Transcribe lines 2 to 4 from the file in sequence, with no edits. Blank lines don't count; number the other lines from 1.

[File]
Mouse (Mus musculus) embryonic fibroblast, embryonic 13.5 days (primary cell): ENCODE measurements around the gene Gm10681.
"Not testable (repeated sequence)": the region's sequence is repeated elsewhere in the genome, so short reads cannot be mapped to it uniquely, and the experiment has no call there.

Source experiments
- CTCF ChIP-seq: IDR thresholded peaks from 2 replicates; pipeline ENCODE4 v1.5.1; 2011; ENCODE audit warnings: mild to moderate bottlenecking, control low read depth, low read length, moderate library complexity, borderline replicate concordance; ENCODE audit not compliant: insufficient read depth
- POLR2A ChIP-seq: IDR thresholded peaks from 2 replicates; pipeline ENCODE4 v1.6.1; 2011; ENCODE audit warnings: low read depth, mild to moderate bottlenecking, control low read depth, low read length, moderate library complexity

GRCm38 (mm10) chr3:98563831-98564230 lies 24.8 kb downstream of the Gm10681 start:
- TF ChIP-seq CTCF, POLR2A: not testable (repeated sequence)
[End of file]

"Not testable (repeated sequence)": the region's sequence is repeated elsewhere in the genome, so short reads cannot be mapped to it uniquely, and the experiment has no call there.

Source experiments
- CTCF ChIP-seq: IDR thresholded peaks from 2 replicates; pipeline ENCODE4 v1.5.1; 2011; ENCODE audit warnings: mild to moderate bottlenecking, control low read depth, low read length, moderate library complexity, borderline replicate concordance; ENCODE audit not compliant: insufficient read depth